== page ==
In Figure 15, Figure 16 and Figure 17, upstream-, side-, and downstream-close-up views of the structure field are shown in the vicinity of the cylinder external wall, at t = t F m a x E u l e r and t = t R m a x E u l e r , respectively. These figures show that other types of structures develop underwater, all of them of inviscid type. Arrow 1 indicates a structure completely encompassing the cylindrical body, that persists in going from t = t F m a x E u l e r to t = t R m a x E u l e r . Upstream from the cylinder, a rather complex structure is visible (structure 2/3), that only slightly changes its shape in going from t = t F m a x E u l e r to t = t R m a x E u l e r (note that, in the subsequent Navier-Stokes-field representations, structures 2 and 3 will appear as distinct).
Additional structures are present. In Figure 15 and Figure 16, arrow 4 denotes an upstream structure that represents the underwater counterpart of the accumulation of fluid mass upstream from the cylinder, that verifies when the oncoming wave approaches the cylindrical body. In Figure 16 and Figure 17, arrow 5 denotes a downstream structure that represents the underwater remnant of the wave-cylinder interaction process. In Figure 15, Figure 16 and Figure 17, a right-side structure and a left-side structure are also visible, mirroring the way trough which the structure field propagates from upstream to downstream from the cylinder, in the absence of viscous forces.
Figure 15. Close-up at the cylinder surface of inviscid-flow structures as obtained from the solution of the Euler equations. Upstream view: (a) t = t F max E u l e r ; (b) t = t R max E u l e r .
Figure 15. Close-up at the cylinder surface of inviscid-flow structures as obtained from the solution of the Euler equations. Upstream view: (a) t = t F max E u l e r ; (b) t = t R max E u l e r .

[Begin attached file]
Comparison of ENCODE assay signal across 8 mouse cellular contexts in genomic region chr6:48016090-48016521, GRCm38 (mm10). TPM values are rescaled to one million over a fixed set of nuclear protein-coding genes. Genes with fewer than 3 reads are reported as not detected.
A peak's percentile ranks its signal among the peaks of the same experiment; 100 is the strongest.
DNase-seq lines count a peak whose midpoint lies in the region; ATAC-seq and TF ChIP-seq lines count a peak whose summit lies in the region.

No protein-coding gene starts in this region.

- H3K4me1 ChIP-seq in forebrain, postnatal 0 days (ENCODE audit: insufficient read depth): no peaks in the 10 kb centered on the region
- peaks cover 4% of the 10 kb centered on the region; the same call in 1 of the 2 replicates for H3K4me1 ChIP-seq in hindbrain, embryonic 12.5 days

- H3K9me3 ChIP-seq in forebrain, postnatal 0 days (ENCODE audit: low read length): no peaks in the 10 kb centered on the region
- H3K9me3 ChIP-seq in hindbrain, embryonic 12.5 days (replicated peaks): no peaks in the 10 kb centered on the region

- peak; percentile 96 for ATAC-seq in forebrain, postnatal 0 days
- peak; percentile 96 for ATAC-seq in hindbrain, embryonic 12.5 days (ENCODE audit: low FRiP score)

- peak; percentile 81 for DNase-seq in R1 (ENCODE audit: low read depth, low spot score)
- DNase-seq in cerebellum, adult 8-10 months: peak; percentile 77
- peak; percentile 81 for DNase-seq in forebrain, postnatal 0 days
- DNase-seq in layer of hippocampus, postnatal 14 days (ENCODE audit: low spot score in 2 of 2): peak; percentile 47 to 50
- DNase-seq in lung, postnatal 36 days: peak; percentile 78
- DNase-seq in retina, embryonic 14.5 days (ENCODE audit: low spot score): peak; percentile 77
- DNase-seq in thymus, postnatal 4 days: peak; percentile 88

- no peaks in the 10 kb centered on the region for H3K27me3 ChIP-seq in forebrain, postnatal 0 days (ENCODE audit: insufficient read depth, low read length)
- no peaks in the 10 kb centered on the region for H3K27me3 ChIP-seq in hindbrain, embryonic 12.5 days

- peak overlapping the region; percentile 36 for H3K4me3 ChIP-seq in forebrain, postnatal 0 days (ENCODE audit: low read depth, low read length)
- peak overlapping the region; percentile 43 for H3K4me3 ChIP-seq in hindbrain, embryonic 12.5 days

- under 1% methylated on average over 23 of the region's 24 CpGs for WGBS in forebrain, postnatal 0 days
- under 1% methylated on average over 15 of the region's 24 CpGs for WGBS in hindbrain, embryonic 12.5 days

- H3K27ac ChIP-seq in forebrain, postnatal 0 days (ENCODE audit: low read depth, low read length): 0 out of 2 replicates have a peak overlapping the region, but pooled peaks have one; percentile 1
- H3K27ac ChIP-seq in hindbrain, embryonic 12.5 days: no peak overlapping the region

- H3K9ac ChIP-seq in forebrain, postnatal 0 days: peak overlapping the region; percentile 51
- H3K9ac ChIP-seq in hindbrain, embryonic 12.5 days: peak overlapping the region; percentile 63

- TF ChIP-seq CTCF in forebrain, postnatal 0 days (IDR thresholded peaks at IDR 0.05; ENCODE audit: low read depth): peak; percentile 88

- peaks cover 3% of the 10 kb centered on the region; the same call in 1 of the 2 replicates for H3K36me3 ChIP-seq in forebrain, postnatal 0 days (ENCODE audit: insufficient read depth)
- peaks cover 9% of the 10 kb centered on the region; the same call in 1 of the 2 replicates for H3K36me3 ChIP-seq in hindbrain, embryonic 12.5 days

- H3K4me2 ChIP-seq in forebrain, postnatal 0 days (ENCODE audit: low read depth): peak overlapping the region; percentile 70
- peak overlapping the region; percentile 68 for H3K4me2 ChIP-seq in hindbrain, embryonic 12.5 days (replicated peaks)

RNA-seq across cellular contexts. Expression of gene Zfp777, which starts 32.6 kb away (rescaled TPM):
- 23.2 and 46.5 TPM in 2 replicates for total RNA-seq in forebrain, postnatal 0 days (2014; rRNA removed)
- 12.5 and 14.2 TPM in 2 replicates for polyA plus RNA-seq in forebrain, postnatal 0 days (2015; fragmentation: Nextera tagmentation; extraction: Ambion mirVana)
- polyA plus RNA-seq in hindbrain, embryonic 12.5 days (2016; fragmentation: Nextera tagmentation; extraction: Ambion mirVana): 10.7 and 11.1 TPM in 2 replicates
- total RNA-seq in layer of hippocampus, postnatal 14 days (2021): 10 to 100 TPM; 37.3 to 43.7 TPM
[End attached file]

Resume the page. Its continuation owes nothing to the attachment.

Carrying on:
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Figure 16. Close-up at the cylinder surface of inviscid-flow structures as obtained from the solution of the Euler equations. Side view: (a) t = t F max E u l e r ; (b) t = t R max E u l e r .
Figure 16. Close-up at the cylinder surface of inviscid-flow structures as obtained from the solution of the Euler equations. Side view: (a) t = t F max E u l e r ; (b) t = t R max E u l e r .
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Figure 17. Close-up at the cylinder surface of inviscid-flow structures as obtained from the solution of the Euler equations. Downstream view: (a) t = t F max E u l e r ; (b) t = t R max E u l e r .
Figure 17. Close-up at the cylinder surface of inviscid-flow structures as obtained from the solution of the Euler equations. Downstream view: (a) t = t F max E u l e r ; (b) t = t R max E u l e r .
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5.4. Navier Stokes Equations

As a result of the computing procedures previously outlined (Section 3.3), results related to the Navier-Stokes-equations-derived flow fields, are presented (as for the kind of information incorporated in the following figures, one can refer to the previous section).